As with so many of the reforms and magisterial acts of the papacy of Pope Francis, Querida Amazonia will surely make a lasting impact on the Universal Church into the future. Yet in the coming days and weeks, you will hear no end to the dissection, analysis, and—sadly—spin about the document. Querida Amazonia is full of gorgeous symbolism, powerful theology, and soul-stirring poetry. I could respond to the Pope’s new apostolic exhortation from many potential angles, but in this piece I will to focus on why Querida Amazonia is relevant to the average Catholic.
Because my colleague Nathan Turowsky has already given a fantastic selection of quotes from the exhortation, I will refrain from quoting it extensively. Instead, what I would like to do is to help prepare you to read Querida Amazonia for yourself. (And, let’s be clear, you should read it. I’ll explain why.) The letter is short—only 29 pages—and is written with a tone of great urgency. The document is not meant only to be read by the Catholics living in the Amazon region.
Yes, the Pope begins his exhortation with the words Querida Amazonia; “Beloved Amazon.” But it is addressed—no less—to “all people of good will.”
And that’s you. Isn’t it?
Of course it is. So, person of good will, what exactly has the Pope in Rome proposed to you?
Be Still and Know
Before opening the first page of the new letter, pray for docility before the Lord. Ask him for the grace to be open to his Vicar’s teachings. Francis repeatedly emphasizes that we all need to hear the Gospel proclamation again, as if for the first time. This is the newness of the Gospel message that he speaks of; that Christians can return to again and again. It is our source of eternal comfort and hope in a fallen world.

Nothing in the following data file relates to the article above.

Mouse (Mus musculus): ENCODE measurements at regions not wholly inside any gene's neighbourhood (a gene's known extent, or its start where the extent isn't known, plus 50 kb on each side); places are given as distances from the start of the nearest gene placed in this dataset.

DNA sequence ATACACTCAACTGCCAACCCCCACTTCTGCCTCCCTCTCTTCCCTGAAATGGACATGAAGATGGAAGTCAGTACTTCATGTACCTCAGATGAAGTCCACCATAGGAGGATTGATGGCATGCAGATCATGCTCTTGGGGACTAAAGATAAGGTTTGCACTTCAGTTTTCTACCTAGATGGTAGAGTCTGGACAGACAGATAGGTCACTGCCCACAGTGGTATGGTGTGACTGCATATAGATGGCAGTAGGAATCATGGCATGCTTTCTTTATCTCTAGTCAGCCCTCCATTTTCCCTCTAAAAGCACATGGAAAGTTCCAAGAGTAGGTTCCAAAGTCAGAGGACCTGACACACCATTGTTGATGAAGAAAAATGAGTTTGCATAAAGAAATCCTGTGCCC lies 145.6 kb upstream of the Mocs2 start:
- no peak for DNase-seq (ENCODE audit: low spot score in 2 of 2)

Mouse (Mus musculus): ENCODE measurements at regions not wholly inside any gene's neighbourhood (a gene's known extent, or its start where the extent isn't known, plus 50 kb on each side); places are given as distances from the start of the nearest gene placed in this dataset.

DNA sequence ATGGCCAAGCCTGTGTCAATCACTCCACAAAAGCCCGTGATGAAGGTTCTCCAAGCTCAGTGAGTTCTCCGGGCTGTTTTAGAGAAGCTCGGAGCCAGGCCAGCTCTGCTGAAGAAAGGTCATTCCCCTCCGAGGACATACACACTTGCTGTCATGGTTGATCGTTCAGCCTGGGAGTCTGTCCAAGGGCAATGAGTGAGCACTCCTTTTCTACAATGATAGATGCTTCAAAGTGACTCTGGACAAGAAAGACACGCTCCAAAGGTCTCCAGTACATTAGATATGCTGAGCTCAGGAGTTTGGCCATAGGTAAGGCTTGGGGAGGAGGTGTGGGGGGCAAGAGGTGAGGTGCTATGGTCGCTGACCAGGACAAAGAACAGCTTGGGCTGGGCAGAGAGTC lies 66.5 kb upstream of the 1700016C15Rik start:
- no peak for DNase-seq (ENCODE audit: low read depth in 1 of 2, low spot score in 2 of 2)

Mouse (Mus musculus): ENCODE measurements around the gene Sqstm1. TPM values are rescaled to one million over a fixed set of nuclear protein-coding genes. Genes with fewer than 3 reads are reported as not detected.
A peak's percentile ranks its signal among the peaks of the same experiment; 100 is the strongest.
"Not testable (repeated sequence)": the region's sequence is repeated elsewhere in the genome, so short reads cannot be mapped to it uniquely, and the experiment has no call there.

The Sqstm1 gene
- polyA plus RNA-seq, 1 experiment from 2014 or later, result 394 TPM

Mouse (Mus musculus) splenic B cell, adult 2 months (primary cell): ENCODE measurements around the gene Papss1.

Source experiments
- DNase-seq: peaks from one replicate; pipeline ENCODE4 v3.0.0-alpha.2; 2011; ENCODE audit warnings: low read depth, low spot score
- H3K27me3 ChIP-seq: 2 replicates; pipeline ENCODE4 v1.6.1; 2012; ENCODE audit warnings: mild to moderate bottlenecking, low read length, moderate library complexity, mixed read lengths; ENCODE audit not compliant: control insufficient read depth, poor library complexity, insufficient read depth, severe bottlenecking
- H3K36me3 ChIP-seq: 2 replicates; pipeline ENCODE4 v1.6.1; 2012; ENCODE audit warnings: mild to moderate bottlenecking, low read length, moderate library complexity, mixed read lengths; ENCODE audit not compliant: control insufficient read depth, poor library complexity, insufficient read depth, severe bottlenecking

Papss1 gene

This letter presents an opportunity to change. For those of us who have been critical of Francis, or skeptical about some of his decisions and teachings, Querida Amazonia provides an opportunity for us to recollect and reconsider. To those of us who have lived in indifference, it is a wake-up call to the suffering our distant loved ones are enduring at this very moment. Querida Amazonia is an opportunity to pause and reflect. (Look at the world around us. We need to.)
Hear the Cry of Jesus Christ
In Querida Amazonia, the Pope talks to us about the kerygma of the Gospel once again, and if you’ve become familiar with this word, you may read right past it. It simply means the proclamation, the “cry” of the Gospel. But this kerygma is not only the focal point of this particular papal document. It’s the purpose of Catholicism. Every structure, every practice, every belief of the Catholic Church should be, by its very nature, designed to preach this essential message.
And that’s the Holy Father’s point: everything the Church is, says, and does is meant to do nothing less than bring Jesus to us. When the Church’s leaders and members fail to preach the Gospel, the negative consequences spread throughout the world. Most especially, it robs people of the opportunity to love and be loved by the Lord.
Hear the Cry of the Poor
In Querida Amazonia, the Pope asks us to see the suffering Jesus in the poor. The poor, the indigenous, migrants, refugees, and society’s marginalized all have the right to be free and to have their human dignity respected. Their cultures deserve respect and their ways of life ought to be protected.
These issues, as Francis points out, are so often merely politicized in the West. We tend to have a very self-centered view of the world around us, no doubt influenced by our culture’s rampant consumerism. Not only is the modern Western way of life unsustainable, but it is literally responsible for the deaths, dislocations, and despair of innumerable people.